# Why is $\mathrm{Spec}(\mathbb{Z})$ a terminal object in the category of affine schemes?

I've seen this claim repeated in many places (always without source or proof), that $\mathrm{Spec}(\mathbb{Z})$ is a terminal object – however, the most I've been able to prove myself is that for any affine scheme $\mathrm{Spec}(R)$, $\exists$ a morphism $\varphi:\mathrm{Spec}(R)\to\mathrm{Spec}(\mathbb{Z})$.

How? Let $X=\mathrm{Spec}(\mathbb{Z})$, $Y=\mathrm{Spec}(R)$, then $\forall\ \emptyset\neq U\subseteq X$ open, $\mathcal{O}_X(U)=\mathbb{Z}$, so that we may let $\varphi$ be the map induced by the canonical homomorphism $\mathbb{Z}\to R,n\mapsto \overline{n}=1+\cdots+1$, so that $\varphi(\mathfrak{p}):=\mathfrak{p}^c$. It can be checked that $\varphi$ is continuous, and $\forall\ U\subseteq X$ open, we let $\varphi^\#(U):\mathcal{O}_X(U)\to(\varphi_*\mathcal{O}_Y)(U)=\mathcal{O}_Y(\varphi^{-1}(U))$, with $\varphi^\#(U)(n)=\overline{n}\in\mathcal{O}_Y(\varphi^{-1}(U))$, and it can be checked that this commutes with the restriction homomorphism, and defines therefore a morphism of sheaves.

But how do I check that $\varphi$ is unique? My first thought would be a category theoretic proof; clearly, $\mathbb{Z}$ is initial in the category of commutative rings, and it can be shown that $\mathrm{Spec}:\mathbf{CRng}\to\mathbf{AfSc}$ is a contravariant functor; unfortunately this functor is easily seen not to be faithful(*), and is therefore immediately not an equivalence of categories. According to wikipedia, if a functor preserves direct/inverse limits, then it maps initial/terminal objects to initial/terminal objects, respectively. Is there an analogous statement for contravariant functors, and does it apply here? Or is there some other way to prove the result?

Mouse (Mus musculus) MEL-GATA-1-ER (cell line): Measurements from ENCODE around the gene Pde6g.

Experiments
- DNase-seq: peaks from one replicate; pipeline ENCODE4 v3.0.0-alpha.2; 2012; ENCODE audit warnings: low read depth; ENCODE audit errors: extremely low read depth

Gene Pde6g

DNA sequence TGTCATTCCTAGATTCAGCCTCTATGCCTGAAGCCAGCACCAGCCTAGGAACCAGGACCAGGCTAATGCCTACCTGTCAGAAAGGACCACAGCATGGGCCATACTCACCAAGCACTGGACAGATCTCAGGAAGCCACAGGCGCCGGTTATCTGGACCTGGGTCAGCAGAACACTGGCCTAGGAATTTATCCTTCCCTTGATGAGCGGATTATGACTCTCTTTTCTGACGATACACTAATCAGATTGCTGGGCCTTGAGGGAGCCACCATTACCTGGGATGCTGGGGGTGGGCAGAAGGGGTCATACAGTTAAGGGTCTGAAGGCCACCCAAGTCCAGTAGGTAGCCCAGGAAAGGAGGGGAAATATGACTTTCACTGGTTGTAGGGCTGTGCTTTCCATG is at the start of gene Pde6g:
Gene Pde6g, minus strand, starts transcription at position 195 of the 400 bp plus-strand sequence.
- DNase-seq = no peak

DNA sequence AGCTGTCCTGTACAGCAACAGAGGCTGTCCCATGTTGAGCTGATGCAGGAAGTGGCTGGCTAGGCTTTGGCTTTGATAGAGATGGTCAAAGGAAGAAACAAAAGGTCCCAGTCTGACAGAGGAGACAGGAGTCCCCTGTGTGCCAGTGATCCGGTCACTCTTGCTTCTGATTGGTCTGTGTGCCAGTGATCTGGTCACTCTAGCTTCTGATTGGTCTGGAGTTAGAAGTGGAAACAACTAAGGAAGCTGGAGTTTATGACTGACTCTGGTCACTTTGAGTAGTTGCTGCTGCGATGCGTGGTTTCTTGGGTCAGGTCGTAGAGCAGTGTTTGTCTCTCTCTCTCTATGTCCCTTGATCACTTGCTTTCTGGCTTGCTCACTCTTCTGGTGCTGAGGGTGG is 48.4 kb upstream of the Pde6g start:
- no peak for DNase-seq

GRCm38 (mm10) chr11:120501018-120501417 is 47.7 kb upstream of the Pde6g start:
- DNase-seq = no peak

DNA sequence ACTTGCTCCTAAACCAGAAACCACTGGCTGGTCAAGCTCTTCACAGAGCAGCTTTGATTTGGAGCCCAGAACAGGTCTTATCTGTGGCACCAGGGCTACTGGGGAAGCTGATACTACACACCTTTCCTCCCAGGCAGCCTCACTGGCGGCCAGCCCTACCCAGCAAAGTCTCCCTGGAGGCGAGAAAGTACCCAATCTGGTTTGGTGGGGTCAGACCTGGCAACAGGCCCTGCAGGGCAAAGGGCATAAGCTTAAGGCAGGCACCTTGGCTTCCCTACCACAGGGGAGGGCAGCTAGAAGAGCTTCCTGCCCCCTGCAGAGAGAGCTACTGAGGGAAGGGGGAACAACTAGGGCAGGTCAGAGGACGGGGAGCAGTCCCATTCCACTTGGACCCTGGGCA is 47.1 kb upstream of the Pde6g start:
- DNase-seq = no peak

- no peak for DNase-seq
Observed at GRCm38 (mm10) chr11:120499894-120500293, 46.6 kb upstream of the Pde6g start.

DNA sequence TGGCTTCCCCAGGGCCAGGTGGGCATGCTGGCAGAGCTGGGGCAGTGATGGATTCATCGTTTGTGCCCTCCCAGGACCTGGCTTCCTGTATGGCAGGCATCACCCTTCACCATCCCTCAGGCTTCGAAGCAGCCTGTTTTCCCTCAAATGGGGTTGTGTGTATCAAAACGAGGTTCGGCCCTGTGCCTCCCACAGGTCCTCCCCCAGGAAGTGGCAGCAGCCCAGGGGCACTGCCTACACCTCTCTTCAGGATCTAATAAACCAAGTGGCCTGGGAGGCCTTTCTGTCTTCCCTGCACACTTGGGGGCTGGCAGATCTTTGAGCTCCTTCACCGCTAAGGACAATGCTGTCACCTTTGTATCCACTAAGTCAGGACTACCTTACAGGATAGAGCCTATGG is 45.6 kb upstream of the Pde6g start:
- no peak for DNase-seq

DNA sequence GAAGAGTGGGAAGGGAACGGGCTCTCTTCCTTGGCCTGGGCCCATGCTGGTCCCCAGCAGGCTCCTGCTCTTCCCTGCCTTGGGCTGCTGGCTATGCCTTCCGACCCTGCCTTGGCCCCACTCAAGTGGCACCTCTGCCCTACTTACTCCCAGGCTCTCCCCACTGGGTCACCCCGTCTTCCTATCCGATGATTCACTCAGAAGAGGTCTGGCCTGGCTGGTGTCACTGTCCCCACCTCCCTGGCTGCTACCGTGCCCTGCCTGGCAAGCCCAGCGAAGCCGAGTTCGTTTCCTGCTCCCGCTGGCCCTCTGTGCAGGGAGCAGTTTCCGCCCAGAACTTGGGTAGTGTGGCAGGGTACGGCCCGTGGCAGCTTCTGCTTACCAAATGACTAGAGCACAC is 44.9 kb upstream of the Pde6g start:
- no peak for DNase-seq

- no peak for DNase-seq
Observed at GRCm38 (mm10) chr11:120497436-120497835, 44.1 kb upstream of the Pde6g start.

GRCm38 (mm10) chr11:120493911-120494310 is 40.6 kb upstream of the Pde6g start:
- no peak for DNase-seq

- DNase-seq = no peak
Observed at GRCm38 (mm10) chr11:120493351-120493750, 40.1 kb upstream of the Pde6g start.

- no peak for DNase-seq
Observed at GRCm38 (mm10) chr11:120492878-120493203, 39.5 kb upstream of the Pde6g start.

*Edit: I now realize that statement was incorrect; though two functions might induce the same map on spaces, the maps induced on the entire scheme are nonetheless distinct. My difficulty is now in proving exercise II.2.4 of Hartshorne, which shows essentially that we can define the desired equivalence of categories.

• Sorry, why isn't Spec faithful?
– Hoot
Jul 14, 2016 at 1:20
• It is true that rings and affine schemes are equivalent categories (given by Spec and taking global sections). This will yield your result. For a complete proof of the equivalence of categories, see Eisenbud and Harris's Geometry of Schemes. I don't have my copy but it's in there somewhere. Jul 14, 2016 at 1:20
• @hwong557 puu.sh/q0UMK/4dce2a2e38.png
– user204299
Jul 14, 2016 at 1:32
• I now realize that that part was a mistake – I was looking at the action of $\mathrm{Spec}$ only on the topological space, not on the entire scheme. Right now, I'm trying to find the precise map on sheaves induced by the ring homomorphism Jul 14, 2016 at 1:36
• After you do that, put it as an Edit so that others won't make the scheme and space mistake. Jul 14, 2016 at 2:10

From the comments, the original issue is solved and now you ask how to figure out the nature of this unique map. You can think of the map $X \to \operatorname{Spec} \mathbb Z$ as a map, which sends a point to the characteristic of its residue field.
The category of affine schemes is nothing but the opposite category of commutative rings. So $\mathrm{Spec}\, \mathbb Z$ is a terminal object in the category of affine schemes because $\mathbb Z$ is an initial object in the category of commutative rings (the only morphism $\mathbb Z \to R$ is the one sending $1$ to $1_R$...).